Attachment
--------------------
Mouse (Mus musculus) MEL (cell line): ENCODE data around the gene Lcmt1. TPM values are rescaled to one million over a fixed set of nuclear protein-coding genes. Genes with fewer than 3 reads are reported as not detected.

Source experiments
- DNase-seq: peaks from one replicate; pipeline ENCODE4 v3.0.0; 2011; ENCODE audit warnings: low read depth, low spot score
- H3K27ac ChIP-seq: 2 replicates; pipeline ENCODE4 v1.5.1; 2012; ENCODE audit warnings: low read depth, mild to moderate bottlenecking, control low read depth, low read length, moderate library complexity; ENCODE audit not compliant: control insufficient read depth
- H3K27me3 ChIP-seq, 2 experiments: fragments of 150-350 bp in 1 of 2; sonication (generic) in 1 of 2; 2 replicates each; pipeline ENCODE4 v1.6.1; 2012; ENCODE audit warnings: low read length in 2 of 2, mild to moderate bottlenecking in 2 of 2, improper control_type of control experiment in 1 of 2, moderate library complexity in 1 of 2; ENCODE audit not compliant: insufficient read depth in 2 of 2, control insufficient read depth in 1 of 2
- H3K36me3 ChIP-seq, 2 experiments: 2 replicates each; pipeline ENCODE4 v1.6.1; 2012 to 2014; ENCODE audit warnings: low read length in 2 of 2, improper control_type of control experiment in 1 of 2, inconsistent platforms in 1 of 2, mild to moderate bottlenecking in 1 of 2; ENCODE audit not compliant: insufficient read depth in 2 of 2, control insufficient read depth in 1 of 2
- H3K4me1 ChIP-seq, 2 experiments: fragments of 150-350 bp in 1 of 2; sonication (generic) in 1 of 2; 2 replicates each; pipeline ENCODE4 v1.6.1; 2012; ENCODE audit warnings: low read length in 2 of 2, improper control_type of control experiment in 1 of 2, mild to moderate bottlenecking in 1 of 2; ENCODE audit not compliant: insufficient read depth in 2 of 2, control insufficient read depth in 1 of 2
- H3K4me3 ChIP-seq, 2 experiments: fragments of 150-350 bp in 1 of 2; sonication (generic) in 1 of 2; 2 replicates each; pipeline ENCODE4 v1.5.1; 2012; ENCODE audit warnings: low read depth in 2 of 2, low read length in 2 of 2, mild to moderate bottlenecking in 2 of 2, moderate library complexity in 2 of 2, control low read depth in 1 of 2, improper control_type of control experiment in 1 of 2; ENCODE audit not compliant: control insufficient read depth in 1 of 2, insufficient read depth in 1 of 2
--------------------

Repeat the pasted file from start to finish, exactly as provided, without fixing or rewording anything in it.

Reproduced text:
Mouse (Mus musculus) MEL (cell line): ENCODE data around the gene Lcmt1. TPM values are rescaled to one million over a fixed set of nuclear protein-coding genes. Genes with fewer than 3 reads are reported as not detected.

Source experiments
- DNase-seq: peaks from one replicate; pipeline ENCODE4 v3.0.0; 2011; ENCODE audit warnings: low read depth, low spot score
- H3K27ac ChIP-seq: 2 replicates; pipeline ENCODE4 v1.5.1; 2012; ENCODE audit warnings: low read depth, mild to moderate bottlenecking, control low read depth, low read length, moderate library complexity; ENCODE audit not compliant: control insufficient read depth
- H3K27me3 ChIP-seq, 2 experiments: fragments of 150-350 bp in 1 of 2; sonication (generic) in 1 of 2; 2 replicates each; pipeline ENCODE4 v1.6.1; 2012; ENCODE audit warnings: low read length in 2 of 2, mild to moderate bottlenecking in 2 of 2, improper control_type of control experiment in 1 of 2, moderate library complexity in 1 of 2; ENCODE audit not compliant: insufficient read depth in 2 of 2, control insufficient read depth in 1 of 2
- H3K36me3 ChIP-seq, 2 experiments: 2 replicates each; pipeline ENCODE4 v1.6.1; 2012 to 2014; ENCODE audit warnings: low read length in 2 of 2, improper control_type of control experiment in 1 of 2, inconsistent platforms in 1 of 2, mild to moderate bottlenecking in 1 of 2; ENCODE audit not compliant: insufficient read depth in 2 of 2, control insufficient read depth in 1 of 2
- H3K4me1 ChIP-seq, 2 experiments: fragments of 150-350 bp in 1 of 2; sonication (generic) in 1 of 2; 2 replicates each; pipeline ENCODE4 v1.6.1; 2012; ENCODE audit warnings: low read length in 2 of 2, improper control_type of control experiment in 1 of 2, mild to moderate bottlenecking in 1 of 2; ENCODE audit not compliant: insufficient read depth in 2 of 2, control insufficient read depth in 1 of 2
- H3K4me3 ChIP-seq, 2 experiments: fragments of 150-350 bp in 1 of 2; sonication (generic) in 1 of 2; 2 replicates each; pipeline ENCODE4 v1.5.1; 2012; ENCODE audit warnings: low read depth in 2 of 2, low read length in 2 of 2, mild to moderate bottlenecking in 2 of 2, moderate library complexity in 2 of 2, control low read depth in 1 of 2, improper control_type of control experiment in 1 of 2; ENCODE audit not compliant: control insufficient read depth in 1 of 2, insufficient read depth in 1 of 2